- Public transportation: Subway — Rockaway-bound A train to the Broad Channel stop. Walk west to Crossbay Boulevard and turn right (north). Continue on Crossbay Boulevard approximately ½ mile. Refuge entrance is on the left. Bus – Q53 or Q21 bus to the wildlife refuge stop.
- Car: Southbound: Crossbay Boulevard south over the North Channel Bridge. Continue 1 ½ miles to the refuge entrance on the right). Northbound: over the Crossbay Bridge and continue on Crossbay Boulevard. Once past Broad Channel, continue ½ mile to the refuge entrance on the left.
- Visitor Center phone: 718-318-4340.
New Yorkers are lucky to have a national park in their own backyard, accessible by public transportation. Nestled next to John F. Kennedy Airport, the Jamaica Bay Wildlife Refuge consists of 9,155 acres that fit into the larger Gateway National Recreation Area, managed by the National Park Service. Diverse habitats like marshes, upland fields, woods, ponds (both fresh and brackish), bay and bay islands, make this refuge is world-renown as a top notch birding spot year round, with over 325 species recorded.
Besides birds, the Refuge has plenty to offer all budding naturalists! Animal visitors and residents include Virginia Opossums, Little Brown Bats, Spring Peepers, Eastern Gray Squirrels, Diamondback Terrapins and Brown Snakes. Though we might not be able to see them from the refuge trails, the bay’s waters support many finfish like Porgies, Bluefish, Atlantic Silversides, Winter Flounder, and Atlantic Menhaden.
A visit to the refuge begins with a stop at the Visitor Center, constructed of recycled and renewable materials, while boasting efficient uses of power and water. Visitors can enjoy the interpretive exhibits, gift shop, and the restrooms and water fountain. Staff and volunteers are present to make your journey into the refuge more enjoyable and rewarding.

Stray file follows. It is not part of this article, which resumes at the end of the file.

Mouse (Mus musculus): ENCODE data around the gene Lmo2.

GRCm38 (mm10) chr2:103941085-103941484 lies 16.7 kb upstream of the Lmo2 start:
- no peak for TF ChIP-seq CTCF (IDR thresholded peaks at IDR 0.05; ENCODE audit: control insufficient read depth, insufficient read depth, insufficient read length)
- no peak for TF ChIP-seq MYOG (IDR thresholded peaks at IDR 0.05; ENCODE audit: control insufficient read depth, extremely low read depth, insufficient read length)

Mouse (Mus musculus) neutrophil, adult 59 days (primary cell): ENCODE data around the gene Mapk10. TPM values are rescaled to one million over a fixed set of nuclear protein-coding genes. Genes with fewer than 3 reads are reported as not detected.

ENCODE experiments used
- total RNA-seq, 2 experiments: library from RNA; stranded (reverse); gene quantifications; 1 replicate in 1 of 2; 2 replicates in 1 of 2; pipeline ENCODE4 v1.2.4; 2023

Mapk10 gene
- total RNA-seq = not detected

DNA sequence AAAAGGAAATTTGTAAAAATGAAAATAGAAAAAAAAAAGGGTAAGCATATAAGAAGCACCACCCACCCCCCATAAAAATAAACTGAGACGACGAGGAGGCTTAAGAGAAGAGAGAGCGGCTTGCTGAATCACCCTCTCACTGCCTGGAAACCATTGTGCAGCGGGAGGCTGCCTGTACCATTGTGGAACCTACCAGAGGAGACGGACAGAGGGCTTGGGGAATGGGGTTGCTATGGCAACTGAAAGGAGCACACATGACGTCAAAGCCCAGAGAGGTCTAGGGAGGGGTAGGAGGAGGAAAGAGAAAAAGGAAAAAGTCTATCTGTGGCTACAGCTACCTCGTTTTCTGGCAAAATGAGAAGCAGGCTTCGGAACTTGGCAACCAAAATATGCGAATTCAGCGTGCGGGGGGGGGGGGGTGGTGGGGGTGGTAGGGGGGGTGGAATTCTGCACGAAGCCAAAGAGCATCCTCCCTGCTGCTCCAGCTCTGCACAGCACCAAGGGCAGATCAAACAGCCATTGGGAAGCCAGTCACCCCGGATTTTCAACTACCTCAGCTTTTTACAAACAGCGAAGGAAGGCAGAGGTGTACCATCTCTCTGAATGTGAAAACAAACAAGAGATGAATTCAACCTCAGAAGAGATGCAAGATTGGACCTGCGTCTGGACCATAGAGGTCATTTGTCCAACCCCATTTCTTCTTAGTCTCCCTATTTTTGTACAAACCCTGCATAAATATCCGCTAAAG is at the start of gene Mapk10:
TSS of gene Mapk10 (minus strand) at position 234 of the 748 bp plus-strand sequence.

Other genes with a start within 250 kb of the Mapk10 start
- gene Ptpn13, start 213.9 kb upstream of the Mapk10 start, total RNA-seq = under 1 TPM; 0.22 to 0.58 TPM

You’ll receive a free permit, allowing access to the trails and explaining the Refuge’s rules – important to follow as they are established to protect the species and landscape. Be certain to also pick up the various informative brochures, as well as a trail map.
Though the West Pond trail is covered with gravel, good walking shoes are recommended, especially when venturing onto one of the smaller trails (waterproof footwear is best for the East Pond which may be very muddy). Also bring along water, sunscreen and insect repellent. Poison ivy and ticks also make the refuge home – another good reason to stay on the trail. Dress appropriately since summer can be quite hot, while the winter wind is cold and fierce.
While the lush landscape of native grasses, wildflowers, trees and shrubs (as well as its share of non-native plants) may look healthy, Jamaica Bay is experiencing a variety of environmental problems that threaten its future. Salt marshes – important natural filters of pollutants and necessary to stabilize land from erosion – are decreasing at a concerning rate. Increases in nitrogen from wastewater plants, sewer overflows, and storm water discharge are partly to blame, along with urbanization of the shoreline.
Do your part to preserve the Jamaica Bay Wildlife Refuge! Visit often to appreciate the Refuge’s diverse species and learn what you can do to help preserve this delicate landscape. Volunteer with the National Park Service, or join in on the restoration efforts and beach clean-ups offered by the American Littoral Society.
Through our combined efforts, we can help preserve this exceptional habitat.
- Amphibians, Reptiles, and Mammals of the Jamaica Bay Wildlife Refuge by Robert P. Cook and Clive Pinnock, Gateway National Recreation Area.
- East Pond Trail Guide by Dave Taft, Jamaica Bay Wildlife Refuge, Gateway National Recreation Area.
- Finfish of Jamaica Bay by Don Riepe, Gateway National Recreation Area.
- The Jamaica Bay Wildlife Refuge by Don Riepe, Gateway National Recreation Area.
- Nitrogen Loading in Jamaica Bay, Long Island, New York: Predevelopment to 2005, by Mark J. Benotti, Michele Abbene, and Stephen A. Terracciano, published 2007 by the United States Geological Survey accessed on 12/1/2008 at http://pubs.usgs.gov/sir/2007/5051/SIR2007-5051.pdf.
- Wildflowers of the Jamaica Bay Wildlife Refuge by Kathy Krause and Don Riepe, Gateway National Recreation Area.
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